I spent last Wednesday and Thursday of last week at the Aid and International Development forum listening to speakers on various topics and learning about a variety of tools that are useful in international development. There was a lot to see and do at the Forum, and I was able to take away a lot from the great speakers I got to listen too.
First up on Wednesday was keynote speaker Patrick Fine who is VP of the Department of Compact Operations at the Millennium Challenge Corporation. An engaging speaker, he offered some words of advice to development workers saying, “helping developing countries implement their own development systems with their own priorities; that’s what’s important.” I thought that resonated with what we do at IIRR because our ways of development are mostly different from how many larger organizations operate their programs. I think the field is slowly shifting in this direction, but it is interesting that it is still unconventional enough that it has to be mentioned.
I also attended a few panel discussions on Wednesday. The first panel discussed global partnerships for development, and included senior staff from UN OCHA, InterAction, and USAID. While all of the panelists were interesting, I thought a few panelists really hit the nail on the head in terms of successful partnerships in development:
- Rosa Malango from UN OCHA said that “You need to have an open mind and understand cultures to respond to situations.”
- Sam Worthington of InterAction said that development is ultimately owned by the local communities making decisions about their own lives.
I think both of these statements highlight what development is supported to be about: partnering with local communities to understand their needs and help them make the best decisions for their communities.
Next up was a panel discussion on food security and sustainable growth which included senior staff from NGOs, but also included the Chief Development Officer from an international fertilizer corporation and the Executive Director of a for-profit company that makes low-cost, low-water hydroponic gardening systems (cool, right?). Highlights include:
- Robert Nooter of the International Fertilizer Development Center said that, “Just because farmers grow more food does not equal food security. They must also have access to the marketplace to sell and trade goods.”
- Nooter also reminded us that there needs to be training and skill building programs in conjunction with food security initiatives because “development projects won’t be there forever.”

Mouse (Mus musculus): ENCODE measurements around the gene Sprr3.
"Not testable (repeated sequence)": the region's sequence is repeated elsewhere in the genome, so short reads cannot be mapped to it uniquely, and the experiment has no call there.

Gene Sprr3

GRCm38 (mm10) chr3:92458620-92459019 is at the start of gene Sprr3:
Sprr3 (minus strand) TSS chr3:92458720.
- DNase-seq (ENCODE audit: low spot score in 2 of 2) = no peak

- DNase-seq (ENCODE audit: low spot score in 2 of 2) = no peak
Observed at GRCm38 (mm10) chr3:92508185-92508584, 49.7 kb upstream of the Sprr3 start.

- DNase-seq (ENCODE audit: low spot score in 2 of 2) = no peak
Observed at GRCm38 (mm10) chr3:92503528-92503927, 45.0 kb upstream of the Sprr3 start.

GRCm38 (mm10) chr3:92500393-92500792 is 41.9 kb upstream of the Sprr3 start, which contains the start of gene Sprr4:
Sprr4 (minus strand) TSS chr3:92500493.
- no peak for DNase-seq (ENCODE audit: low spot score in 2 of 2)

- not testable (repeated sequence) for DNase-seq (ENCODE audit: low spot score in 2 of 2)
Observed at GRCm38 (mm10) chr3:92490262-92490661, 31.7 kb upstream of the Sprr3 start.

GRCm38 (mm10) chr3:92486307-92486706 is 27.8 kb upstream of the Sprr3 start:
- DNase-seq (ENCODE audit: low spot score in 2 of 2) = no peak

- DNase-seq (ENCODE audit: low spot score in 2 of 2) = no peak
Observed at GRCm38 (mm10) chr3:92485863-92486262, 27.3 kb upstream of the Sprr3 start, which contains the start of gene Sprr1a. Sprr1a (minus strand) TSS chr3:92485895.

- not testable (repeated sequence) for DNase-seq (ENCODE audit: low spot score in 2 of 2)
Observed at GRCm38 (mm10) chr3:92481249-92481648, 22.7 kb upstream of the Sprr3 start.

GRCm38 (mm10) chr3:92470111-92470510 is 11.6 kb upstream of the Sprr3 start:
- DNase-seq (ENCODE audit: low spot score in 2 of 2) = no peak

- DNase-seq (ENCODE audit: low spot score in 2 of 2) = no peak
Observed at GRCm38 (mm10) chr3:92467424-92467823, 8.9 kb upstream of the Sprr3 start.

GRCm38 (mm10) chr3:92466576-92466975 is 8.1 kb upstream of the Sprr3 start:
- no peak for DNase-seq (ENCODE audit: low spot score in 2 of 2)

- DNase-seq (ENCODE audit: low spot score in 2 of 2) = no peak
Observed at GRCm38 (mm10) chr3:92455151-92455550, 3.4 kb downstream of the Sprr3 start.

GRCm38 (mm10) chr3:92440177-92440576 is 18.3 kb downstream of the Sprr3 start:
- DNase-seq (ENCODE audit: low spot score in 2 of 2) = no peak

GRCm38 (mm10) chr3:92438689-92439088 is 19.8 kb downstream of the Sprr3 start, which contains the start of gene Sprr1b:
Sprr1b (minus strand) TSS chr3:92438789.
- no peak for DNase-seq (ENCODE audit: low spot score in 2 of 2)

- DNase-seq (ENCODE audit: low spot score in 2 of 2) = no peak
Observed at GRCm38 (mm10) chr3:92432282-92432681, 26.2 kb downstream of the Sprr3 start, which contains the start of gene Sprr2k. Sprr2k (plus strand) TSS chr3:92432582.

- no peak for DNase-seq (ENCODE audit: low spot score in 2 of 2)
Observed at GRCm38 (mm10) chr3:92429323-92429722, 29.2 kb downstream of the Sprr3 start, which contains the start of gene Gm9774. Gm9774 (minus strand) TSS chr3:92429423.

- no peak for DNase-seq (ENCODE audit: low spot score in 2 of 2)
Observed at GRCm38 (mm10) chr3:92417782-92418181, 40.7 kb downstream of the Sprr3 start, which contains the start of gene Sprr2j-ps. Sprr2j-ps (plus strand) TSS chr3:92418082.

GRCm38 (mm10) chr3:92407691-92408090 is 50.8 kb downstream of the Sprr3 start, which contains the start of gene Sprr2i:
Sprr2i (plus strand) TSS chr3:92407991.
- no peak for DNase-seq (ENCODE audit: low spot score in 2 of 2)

I think the take-away from this panel was that food security is a tough task, but with innovation and creativity, the global community can help more communities become food secure.
The last panel of the day was on empowering women as a development tool, and of course, the panel was stacked with powerful and inspiring women from health and development organizations.
- Dr. Lucien van Mens presented her organization’s female condom which is a slightly unusual, albeit powerful, way to empower the sexual and reproductive freedom of women in developing countries helping women safely and effectively take charge of their reproductive health.
- Elizabeth Arend provided a sarcastic and cynical look at how the World Bank claims to promote programs concerning reproductive health, but what they actually work on is projects focused on maternal Heath and babies. While these topics are clearly pressing and important in the developing world, Arend points out, there are so many more facets of reproductive health that the World Bank should focus their money on as well. She highlighted that while the World Bank does spend a lot of money on maternal health initiatives, it is a sadly low percentage of their annual budget, and more should be spent on reproductive health initiatives.
- Browyn Irwin pointed out that achieving gender equality is not just about women and girls, but achieving equality in partnership with men and the global community. She also pointed out that value-chain efforts should include both men and women because both genders are equally important in the value-chain.
On Thursday, the most interesting panel came at the end of the day on how best to address climate change without a global deal. I feel like climate change in a development setting can be a lot of charts and economics jargon, but these panelists painted an occasionally gloomy, but also hopeful, look at the relationship between poverty and climate change.
- Dr. Andrew Steer, Special Envoy for Climate Change at the World Bank and President-to-be at The World Resources Institute, gave a powerful talk stating simply, “Climate Change is REAL.” I know it, science knows it, but it sill takes experts like Dr. Steer to drive this point home before it’s too late.
- Dr. Steer also pointed out that the global community can’t have a serious discussion about eradicating global poverty without a discussion about climate change. The world’s poorest people live in the areas that will surely see the greatest impact of climate change, so as Dr. Steer said, “Act now, don’t wait.”
Overall, the Forum had a lot of great speakers that provided us with the ideas to get the dialogue going within our organizations and on a more global stage.
And forum bonus: I got to watch a screening of an official 2012 TriBeCa Film Festival selection film called “Baseball in the Time of Cholera” about the parallel story of the first little-league baseball program in Haiti and the Cholera outbreak post-earthquake. It was a great film, and I highly suggest watching it.